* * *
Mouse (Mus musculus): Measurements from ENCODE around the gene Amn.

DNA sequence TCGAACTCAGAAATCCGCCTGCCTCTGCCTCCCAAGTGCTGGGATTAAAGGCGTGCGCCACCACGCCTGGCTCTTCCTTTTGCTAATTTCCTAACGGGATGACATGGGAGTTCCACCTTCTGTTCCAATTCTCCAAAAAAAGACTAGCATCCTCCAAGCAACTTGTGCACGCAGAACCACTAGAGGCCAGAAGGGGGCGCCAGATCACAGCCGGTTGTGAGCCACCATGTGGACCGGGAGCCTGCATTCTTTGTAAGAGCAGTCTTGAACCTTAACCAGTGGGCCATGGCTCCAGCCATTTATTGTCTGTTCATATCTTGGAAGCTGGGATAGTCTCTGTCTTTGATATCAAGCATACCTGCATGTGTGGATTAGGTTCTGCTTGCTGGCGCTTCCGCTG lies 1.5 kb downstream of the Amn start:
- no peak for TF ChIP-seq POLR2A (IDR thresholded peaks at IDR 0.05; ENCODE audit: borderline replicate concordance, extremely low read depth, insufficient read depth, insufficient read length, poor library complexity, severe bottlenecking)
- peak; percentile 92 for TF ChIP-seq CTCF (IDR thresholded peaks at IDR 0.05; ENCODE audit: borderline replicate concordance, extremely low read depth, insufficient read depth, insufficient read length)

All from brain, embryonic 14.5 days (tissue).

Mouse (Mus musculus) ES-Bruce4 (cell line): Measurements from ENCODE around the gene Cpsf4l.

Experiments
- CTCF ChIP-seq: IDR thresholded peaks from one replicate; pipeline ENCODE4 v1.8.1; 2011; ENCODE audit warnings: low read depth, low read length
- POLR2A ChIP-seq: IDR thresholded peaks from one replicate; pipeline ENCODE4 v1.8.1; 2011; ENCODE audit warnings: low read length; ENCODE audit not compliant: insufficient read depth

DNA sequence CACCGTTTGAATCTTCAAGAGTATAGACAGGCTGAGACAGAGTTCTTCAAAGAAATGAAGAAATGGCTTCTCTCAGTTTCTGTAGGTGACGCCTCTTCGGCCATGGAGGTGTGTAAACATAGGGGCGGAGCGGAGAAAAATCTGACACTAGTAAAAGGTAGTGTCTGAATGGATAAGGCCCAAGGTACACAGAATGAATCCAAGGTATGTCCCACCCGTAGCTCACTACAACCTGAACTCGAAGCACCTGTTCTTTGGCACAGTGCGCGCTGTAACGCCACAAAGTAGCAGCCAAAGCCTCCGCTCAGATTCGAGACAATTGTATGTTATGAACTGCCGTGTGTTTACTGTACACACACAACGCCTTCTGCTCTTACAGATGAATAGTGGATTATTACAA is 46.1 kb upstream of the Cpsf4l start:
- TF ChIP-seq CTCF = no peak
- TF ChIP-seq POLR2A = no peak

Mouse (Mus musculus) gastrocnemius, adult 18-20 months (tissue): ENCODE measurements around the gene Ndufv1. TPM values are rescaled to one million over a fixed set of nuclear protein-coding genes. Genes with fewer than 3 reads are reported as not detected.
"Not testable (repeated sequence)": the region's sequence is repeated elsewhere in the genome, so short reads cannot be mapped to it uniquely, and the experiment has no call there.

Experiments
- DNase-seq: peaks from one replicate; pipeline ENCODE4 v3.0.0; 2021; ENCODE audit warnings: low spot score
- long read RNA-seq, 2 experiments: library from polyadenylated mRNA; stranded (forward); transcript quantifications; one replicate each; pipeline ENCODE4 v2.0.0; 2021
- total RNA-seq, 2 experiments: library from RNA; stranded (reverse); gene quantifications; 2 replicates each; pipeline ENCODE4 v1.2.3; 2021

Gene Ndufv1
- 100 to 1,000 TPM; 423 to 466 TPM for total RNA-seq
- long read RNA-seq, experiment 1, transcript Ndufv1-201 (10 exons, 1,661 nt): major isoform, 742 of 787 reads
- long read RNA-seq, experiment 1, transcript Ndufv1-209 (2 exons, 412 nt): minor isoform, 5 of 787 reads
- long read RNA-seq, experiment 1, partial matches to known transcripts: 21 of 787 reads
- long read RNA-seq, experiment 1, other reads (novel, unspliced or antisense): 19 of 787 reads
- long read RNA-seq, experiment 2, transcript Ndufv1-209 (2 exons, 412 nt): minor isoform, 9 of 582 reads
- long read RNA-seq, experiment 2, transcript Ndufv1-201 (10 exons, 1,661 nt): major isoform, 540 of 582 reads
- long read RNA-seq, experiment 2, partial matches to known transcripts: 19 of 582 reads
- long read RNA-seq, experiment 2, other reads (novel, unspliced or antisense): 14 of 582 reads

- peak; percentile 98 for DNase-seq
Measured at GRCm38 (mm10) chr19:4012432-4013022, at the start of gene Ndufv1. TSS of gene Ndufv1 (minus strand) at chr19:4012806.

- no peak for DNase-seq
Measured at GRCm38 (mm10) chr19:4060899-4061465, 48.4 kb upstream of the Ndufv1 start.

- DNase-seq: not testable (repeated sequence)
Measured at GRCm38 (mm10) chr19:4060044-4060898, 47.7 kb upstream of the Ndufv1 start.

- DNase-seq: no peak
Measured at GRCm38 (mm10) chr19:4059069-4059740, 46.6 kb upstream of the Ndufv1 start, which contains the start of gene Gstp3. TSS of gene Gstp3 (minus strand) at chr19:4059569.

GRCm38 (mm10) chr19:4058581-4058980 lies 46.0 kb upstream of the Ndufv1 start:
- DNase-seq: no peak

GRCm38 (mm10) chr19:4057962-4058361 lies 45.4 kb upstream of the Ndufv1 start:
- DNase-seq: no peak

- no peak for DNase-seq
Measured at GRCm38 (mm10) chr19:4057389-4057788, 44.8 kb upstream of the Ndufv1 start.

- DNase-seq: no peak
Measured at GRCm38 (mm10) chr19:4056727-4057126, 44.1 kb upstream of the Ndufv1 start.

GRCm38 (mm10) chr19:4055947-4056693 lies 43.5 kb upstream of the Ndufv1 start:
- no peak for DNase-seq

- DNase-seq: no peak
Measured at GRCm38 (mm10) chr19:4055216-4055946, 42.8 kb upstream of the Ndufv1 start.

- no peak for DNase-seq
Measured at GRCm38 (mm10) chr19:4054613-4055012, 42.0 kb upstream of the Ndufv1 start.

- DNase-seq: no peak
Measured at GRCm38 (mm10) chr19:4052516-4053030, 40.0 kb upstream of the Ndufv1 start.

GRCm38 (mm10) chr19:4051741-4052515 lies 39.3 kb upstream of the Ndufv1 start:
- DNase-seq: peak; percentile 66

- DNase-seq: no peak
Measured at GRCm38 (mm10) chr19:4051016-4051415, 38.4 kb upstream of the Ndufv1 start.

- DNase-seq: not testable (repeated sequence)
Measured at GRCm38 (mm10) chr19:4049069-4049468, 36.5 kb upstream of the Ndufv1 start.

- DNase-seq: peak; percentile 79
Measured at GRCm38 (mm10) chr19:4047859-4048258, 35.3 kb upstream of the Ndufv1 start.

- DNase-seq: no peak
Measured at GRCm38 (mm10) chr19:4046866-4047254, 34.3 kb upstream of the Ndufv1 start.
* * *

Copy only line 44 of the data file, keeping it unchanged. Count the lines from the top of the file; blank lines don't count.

Measured at GRCm38 (mm10) chr19:4056727-4057126, 44.1 kb upstream of the Ndufv1 start.